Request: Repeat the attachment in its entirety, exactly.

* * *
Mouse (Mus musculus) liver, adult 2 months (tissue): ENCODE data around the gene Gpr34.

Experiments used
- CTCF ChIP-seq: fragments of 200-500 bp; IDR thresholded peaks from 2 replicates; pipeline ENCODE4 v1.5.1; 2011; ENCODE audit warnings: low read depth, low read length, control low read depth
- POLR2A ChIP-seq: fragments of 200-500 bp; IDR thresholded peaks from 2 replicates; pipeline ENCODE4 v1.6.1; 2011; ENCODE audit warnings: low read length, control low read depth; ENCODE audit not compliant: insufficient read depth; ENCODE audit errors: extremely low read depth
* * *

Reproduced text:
Mouse (Mus musculus) liver, adult 2 months (tissue): ENCODE data around the gene Gpr34.

Experiments used
- CTCF ChIP-seq: fragments of 200-500 bp; IDR thresholded peaks from 2 replicates; pipeline ENCODE4 v1.5.1; 2011; ENCODE audit warnings: low read depth, low read length, control low read depth
- POLR2A ChIP-seq: fragments of 200-500 bp; IDR thresholded peaks from 2 replicates; pipeline ENCODE4 v1.6.1; 2011; ENCODE audit warnings: low read length, control low read depth; ENCODE audit not compliant: insufficient read depth; ENCODE audit errors: extremely low read depth